The social sharing aspect, especially from influencers, has indeed elevated the experience. “It used to be about not-so-cute-to-look-at vans being just a practical way to eat, sleep and explore the open road,” says Taj. “Now, posting polished travel photos in creative, FOMO-inducing ways that rival even the biggest celebs has upped the ante for #vanlife to look even more beautiful and enviable: it’s less hippy, more chic.” And as people race to build bigger followings, #vanlife is also getting slated for creating a hyperbolic version of reality.
But while there are plenty of gorgeous spots to take in from a cosy camper bed along the way, long-term travel in a van or a car isn’t always as glamorous as our feeds might have us believe. “Social media romanticises life on the road,” says Kristen, 34, the blogger behind @BearfootTheory, who has spent 14 months driving around the western US and Canada, mostly solo. “As free as you are, people rarely show the reality of a cluttered and cramped van or the late night, and sometimes stressful, search for campsites, the gas station bathrooms, having to use McDonald's WiFi, the greasy hair, the dirty clothes and being stuck inside because of bad weather.”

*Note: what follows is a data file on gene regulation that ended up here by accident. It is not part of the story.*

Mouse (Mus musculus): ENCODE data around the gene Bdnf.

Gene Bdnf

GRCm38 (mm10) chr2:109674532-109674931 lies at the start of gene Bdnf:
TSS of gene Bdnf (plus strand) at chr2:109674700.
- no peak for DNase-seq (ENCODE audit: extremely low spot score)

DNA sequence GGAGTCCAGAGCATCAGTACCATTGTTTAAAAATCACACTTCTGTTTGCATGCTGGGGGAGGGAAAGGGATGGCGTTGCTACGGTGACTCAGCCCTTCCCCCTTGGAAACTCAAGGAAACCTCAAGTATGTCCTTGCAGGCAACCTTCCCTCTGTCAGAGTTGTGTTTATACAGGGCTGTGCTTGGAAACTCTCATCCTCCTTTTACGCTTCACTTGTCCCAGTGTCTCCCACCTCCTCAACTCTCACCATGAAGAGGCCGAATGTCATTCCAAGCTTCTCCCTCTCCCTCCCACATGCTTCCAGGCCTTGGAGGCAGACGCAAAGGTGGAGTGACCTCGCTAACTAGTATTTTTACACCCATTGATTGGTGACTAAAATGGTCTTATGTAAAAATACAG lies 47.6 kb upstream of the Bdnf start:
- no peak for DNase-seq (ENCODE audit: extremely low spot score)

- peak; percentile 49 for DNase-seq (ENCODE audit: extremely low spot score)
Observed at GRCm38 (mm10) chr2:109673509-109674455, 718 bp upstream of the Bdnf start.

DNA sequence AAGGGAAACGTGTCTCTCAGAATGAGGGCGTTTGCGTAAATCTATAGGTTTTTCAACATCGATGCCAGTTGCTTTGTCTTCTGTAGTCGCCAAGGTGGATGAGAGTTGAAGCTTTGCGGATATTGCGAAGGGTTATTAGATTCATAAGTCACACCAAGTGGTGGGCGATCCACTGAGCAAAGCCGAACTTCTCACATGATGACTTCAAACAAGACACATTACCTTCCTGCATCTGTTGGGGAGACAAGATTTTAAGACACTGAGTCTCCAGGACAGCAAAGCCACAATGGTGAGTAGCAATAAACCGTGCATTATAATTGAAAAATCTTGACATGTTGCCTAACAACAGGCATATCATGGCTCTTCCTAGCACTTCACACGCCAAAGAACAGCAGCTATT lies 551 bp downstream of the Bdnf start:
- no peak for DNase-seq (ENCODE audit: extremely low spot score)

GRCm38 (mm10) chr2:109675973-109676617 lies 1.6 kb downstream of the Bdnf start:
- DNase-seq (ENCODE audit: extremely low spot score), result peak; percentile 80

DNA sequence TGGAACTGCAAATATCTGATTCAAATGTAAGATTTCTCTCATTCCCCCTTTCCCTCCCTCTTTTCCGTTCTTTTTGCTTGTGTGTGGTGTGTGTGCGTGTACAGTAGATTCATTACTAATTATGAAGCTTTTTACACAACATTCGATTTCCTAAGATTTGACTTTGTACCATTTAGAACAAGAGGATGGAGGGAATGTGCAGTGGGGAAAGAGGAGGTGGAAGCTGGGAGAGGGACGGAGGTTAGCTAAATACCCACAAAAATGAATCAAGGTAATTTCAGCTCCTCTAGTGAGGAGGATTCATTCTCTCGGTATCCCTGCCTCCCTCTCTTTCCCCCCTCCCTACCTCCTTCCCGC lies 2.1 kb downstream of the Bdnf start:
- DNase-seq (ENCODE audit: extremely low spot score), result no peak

Kristen is quick to add that these challenges are also important parts of the journey. “The van is slowly chipping away at the Type-A me, and teaching me to go with the flow. Some of my best experiences have been the unplanned ones, and it’s often the little things like eating a simple, home-cooked meal outside during an amazing sunset, or finding an amazing, secluded campsite. That’s what you live for out here.” There’s also a strong community within those millions of road-tripping hashtags: “#vanlife gets slack for painting an idealistic picture, but as a solo traveller, I know I can reach out to people wherever I am and connect with cool people doing what I’m doing,” adds Lisa.
Bottom line: Whether it’s a way to cut down on living costs, a backlash against corporate life or simply a deep-seated desire to see more of the world, Instagram has repackaged the '70s movement of ditching societal norms, hopping in a van and going wherever the wind takes us – and made it desirable to the mainstream. “Short and long-term road travel gives you the opportunity to experience new places and you learn exactly where your priorities lie,” says Kristen. The best thing it teaches? “That we don’t need a lot to be happy,” says Shalee. “Sometimes the simplest life is the best life."